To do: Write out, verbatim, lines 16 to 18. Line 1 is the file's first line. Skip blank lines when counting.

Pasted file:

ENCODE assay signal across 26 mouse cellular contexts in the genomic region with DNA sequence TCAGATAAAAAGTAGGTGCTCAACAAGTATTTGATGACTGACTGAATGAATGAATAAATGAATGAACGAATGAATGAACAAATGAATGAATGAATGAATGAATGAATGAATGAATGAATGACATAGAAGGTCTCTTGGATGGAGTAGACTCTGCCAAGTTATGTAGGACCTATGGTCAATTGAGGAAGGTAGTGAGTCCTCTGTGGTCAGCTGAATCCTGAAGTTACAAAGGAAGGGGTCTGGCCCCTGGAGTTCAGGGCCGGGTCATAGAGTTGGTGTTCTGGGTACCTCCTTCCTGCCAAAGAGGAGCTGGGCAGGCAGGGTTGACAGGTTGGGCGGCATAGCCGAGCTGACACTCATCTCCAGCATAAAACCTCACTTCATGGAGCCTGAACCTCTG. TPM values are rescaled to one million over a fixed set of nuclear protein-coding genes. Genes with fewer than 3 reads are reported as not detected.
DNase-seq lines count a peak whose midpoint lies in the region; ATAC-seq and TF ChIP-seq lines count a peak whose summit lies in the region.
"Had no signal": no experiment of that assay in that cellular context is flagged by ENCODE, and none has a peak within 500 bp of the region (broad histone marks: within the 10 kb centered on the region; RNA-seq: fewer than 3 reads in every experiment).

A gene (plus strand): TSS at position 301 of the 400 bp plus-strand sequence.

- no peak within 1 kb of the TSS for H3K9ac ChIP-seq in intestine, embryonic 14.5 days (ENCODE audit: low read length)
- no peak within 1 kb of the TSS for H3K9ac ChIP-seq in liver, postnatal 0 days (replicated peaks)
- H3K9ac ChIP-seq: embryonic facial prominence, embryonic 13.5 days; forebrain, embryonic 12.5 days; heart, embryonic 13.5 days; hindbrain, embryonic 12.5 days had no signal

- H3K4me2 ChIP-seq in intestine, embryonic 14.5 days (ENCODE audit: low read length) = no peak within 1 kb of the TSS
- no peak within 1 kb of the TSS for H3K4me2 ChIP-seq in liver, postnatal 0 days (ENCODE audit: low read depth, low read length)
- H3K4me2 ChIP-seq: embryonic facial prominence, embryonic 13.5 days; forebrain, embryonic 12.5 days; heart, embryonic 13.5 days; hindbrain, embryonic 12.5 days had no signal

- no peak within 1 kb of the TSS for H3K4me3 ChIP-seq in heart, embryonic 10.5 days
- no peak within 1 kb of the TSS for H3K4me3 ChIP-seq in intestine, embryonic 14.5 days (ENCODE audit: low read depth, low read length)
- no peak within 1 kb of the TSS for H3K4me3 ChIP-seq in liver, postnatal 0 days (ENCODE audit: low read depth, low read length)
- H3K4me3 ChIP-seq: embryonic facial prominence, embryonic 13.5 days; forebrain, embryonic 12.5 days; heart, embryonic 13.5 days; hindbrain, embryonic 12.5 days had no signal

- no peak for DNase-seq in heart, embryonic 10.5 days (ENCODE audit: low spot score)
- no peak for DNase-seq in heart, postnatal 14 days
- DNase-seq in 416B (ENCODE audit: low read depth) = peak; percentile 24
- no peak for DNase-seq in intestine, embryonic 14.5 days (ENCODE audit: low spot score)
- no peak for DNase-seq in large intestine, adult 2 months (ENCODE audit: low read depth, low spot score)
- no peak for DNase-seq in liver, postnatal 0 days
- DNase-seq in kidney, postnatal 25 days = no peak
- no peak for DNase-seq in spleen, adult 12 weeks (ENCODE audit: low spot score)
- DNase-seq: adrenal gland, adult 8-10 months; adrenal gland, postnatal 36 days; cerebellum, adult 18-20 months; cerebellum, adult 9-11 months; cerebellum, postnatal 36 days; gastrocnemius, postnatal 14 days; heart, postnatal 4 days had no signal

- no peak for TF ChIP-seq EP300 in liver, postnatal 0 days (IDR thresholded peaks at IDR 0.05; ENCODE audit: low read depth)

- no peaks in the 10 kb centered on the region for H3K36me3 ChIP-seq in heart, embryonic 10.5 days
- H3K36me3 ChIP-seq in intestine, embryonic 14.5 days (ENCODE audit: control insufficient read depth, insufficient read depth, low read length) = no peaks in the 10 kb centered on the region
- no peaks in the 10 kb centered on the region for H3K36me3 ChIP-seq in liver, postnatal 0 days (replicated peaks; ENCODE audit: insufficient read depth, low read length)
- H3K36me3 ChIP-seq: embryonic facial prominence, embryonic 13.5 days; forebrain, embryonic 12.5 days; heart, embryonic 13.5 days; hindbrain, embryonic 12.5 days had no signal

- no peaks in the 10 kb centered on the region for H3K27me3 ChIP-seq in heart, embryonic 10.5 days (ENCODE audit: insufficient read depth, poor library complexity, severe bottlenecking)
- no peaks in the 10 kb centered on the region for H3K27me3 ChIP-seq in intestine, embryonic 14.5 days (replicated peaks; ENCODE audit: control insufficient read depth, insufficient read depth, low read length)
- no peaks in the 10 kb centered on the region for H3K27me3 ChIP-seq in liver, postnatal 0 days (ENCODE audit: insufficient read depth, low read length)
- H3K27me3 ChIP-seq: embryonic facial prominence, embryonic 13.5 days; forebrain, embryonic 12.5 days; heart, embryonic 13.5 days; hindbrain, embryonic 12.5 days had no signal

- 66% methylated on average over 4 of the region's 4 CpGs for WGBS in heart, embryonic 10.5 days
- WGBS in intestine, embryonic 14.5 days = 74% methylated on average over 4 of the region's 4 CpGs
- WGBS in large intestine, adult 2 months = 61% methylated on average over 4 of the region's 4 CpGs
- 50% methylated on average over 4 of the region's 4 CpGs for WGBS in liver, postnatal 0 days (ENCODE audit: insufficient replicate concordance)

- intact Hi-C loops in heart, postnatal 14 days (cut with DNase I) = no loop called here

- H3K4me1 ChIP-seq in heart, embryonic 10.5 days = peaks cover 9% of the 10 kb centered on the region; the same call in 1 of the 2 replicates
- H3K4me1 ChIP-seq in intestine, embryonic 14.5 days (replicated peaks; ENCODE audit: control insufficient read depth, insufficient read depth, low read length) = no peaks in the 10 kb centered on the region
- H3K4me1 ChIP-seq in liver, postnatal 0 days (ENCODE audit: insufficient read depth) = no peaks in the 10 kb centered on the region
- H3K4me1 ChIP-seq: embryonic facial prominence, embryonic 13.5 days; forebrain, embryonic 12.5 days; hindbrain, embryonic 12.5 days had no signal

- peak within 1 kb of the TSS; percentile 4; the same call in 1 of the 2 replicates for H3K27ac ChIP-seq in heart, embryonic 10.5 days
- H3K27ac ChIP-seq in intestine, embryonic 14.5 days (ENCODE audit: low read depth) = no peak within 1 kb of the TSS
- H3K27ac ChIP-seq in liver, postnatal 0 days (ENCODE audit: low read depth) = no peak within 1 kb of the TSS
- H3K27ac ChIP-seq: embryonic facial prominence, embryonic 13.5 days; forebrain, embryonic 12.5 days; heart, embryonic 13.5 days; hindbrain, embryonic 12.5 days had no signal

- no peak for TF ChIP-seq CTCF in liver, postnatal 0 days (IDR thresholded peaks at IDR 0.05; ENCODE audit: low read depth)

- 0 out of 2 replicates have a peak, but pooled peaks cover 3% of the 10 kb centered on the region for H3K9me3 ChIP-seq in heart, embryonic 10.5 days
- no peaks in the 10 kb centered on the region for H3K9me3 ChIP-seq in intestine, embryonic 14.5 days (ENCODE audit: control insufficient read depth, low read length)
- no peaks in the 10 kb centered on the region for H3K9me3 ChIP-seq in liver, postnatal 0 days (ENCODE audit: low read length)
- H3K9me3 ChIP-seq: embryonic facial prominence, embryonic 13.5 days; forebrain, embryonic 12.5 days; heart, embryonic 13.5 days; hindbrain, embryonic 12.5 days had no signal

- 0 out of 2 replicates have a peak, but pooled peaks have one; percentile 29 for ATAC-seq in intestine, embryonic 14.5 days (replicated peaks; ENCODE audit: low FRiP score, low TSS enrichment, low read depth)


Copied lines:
- no peak for DNase-seq in heart, postnatal 14 days
- DNase-seq in 416B (ENCODE audit: low read depth) = peak; percentile 24
- no peak for DNase-seq in intestine, embryonic 14.5 days (ENCODE audit: low spot score)